- 1 Tips for Delivering Effective Toolbox Talks
As you may have noticed, OSHA was extremely active in the first quarter of 2019 inspecting job sites and doling out fines to construction companies that subjected their workers to hazards and as we soon found out, it doesn’t appear they have any plans of slowing down!
Labor Secretary Alexander Acosta advised the House appropriations committee that there are 76 additional OSHA inspectors in training and would soon be headed out into the field.
In the first 3 months of 2019, the largest fine came from an OSHA-approved state plan administered by the Virginia Department of Labor and Industry under its Virginia Occupational Safety and Health (VOSH) program.
There are currently 22 state plans covering both public and private workers and six state plans that cover public employees only. State plans must have standards that are at least as effective as federal ones, and that are on par with the agency’s monetary penalties.
OSHA penalties increased at the beginning of this year to now reflect:
- $13,260 per violation for serious, other-than-serious and posting requirement violations;
- $13,260 per day for failure to abate violations;
- $132,598 per violation for willful or repeated violations.
Falls played a prominent role in this quarter’s list of violations, affirming that the agency is still focused on eliminating the hazards that pose the most danger to construction workers. Another one of OSHA’s “Fatal Four” hazards, those involving electrical injuries, took the top spot.
So, what can you do to avoid Q2 fines? You guessed it, start with education – like toolbox talks!
Tips for Delivering Effective Toolbox Talks
1. Get Creative With Toolbox Topics
Getting your employees to stay safe is all about engagement. To enhance their engagement, you’ve got to play into the topics that make sense to them. Think of toolbox talks as ‘employee targeting’ and stick to those topics that will bring value to their job, asap!
Here are some topics you can use for your next talk:
2. Cover Seasonal Issues
During the winter months, design talks around winter driving tips, danger working near ice and snow, or hypothermia prevention. During the summer season, design your toolbox talks around fireworks safety, reporting heat stress injuries or how to stay properly hydrated while working outdoors.
3. Discuss Common Injuries
Common injuries like back, neck, knee or ankle falls can be prevented when proper measures are taken. Offer valuable (even life-saving!) advice for simple movement techniques your workers can implement to avoid injury.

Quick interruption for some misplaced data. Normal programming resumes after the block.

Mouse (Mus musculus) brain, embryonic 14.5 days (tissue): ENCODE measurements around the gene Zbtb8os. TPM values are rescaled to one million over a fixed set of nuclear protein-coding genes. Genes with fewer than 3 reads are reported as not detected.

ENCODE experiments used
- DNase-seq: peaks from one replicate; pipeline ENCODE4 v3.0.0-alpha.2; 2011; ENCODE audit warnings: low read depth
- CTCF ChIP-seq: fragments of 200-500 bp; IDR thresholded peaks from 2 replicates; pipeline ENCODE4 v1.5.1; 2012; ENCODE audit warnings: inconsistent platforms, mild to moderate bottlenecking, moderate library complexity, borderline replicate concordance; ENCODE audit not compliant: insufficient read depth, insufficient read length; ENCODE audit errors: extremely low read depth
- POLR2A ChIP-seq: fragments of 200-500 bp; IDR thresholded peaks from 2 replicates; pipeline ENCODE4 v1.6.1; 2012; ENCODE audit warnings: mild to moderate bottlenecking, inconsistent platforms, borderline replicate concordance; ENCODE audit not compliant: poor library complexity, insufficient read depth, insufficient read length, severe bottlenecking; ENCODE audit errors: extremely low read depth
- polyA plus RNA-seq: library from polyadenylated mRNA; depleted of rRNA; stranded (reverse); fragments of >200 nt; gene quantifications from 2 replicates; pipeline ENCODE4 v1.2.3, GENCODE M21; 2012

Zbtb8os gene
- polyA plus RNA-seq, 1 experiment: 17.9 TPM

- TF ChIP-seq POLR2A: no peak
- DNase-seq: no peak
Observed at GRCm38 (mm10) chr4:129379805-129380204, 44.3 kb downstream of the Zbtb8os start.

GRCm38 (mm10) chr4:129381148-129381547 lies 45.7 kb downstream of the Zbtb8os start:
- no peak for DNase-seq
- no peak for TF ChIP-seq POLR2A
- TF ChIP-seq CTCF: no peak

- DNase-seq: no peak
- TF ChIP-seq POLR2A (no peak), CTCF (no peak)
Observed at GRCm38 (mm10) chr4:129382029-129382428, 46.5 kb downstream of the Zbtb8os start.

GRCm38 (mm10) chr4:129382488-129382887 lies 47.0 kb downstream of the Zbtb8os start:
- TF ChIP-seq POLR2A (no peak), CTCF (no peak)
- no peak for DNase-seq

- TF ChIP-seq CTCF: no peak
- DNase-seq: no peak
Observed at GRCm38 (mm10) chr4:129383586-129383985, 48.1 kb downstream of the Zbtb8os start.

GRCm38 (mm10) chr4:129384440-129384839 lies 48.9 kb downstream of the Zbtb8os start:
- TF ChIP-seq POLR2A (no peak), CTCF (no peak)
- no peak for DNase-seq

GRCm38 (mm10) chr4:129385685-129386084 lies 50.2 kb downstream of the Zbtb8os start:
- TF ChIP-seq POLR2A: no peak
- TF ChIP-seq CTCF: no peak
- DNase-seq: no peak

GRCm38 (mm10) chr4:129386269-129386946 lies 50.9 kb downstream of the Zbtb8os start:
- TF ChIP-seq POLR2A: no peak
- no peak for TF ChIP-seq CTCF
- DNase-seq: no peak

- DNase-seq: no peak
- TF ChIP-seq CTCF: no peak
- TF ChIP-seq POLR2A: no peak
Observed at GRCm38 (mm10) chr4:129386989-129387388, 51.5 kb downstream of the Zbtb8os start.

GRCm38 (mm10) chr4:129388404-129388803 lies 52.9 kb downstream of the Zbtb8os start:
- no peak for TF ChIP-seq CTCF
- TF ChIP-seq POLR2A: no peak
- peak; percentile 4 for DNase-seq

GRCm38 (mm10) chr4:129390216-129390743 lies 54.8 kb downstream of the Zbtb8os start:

4. Highlight Industry-Relevant Topics
Design your talks so they are short and to-the-point, and applicable to your employees. If you’re in the construction field, choose forklift and other construction equipment topics. If your employees have to lift heavy supplies daily, choose a proper lifting/ergonomics topic.
Get creative and relevant to keep your workers healthy, fit and happy!
5. Get Personal
If you miss the mark with your talk, you’ll lose your audience.
The best way to grab their attention?
By getting personal.
Start your talk with a personal story of when you were injured because you failed to practice safety as you should. Or, ask an employee who has been injured to come up and tell the group his/her story.
Nothing creates a shock-and-awe to grab worker’s attention than a personal story of their peers. Remember, there’s power in the impact: if it can happen to someone they work with, it can happen to them.
6. Make it Interactive
Do you regularly give talks on how to stay safe and wonder why your employees look like a deer caught in headlights? If you aren’t hooking their interest with engagement, they’ll think about their weekend plans instead of focusing on you.
Get interactive to keep their attention.
Instead of starting your talk with, “Trips and falls are dangerous because…etc., etc., etc…” teach your employees how to scan their work area for possible obstructions that lead to slip and falls. Show them in a live demonstration by asking for assistance from 1, 2, or 3 workers.
Ask them questions throughout your talk, like: “Who can guess what the number one cause of slip and falls is (and I’ll give you a hint, it’s not a slippery surface.”)
Quiz them as a group: “What’s the first thing you should do when you get a chemical burn?” and offer a small prize for whoever answers correctly.
Promote greater interaction and teamwork by ending the talk with a pow-wow: Divide them in small groups where they get to brainstorm a new and improved way to stay safe in their fast-paced environment and share with everyone.
7. Watch Your Tone
Your tone will communicate one of two things: you’re bored and disengaged yourself (which will make them detach from the conversation too), or you’re a safety expert. The more of an expert you sound, the more your employees will perk up—because you are providing something of value!
Speak with enthusiasm.
As you talk, make sure you are moving around the office so you can observe who is raising their hand and participating, and who is trying to blend into the background. Watch your worker’s body language, and that will help clue you into how to engage your group at large.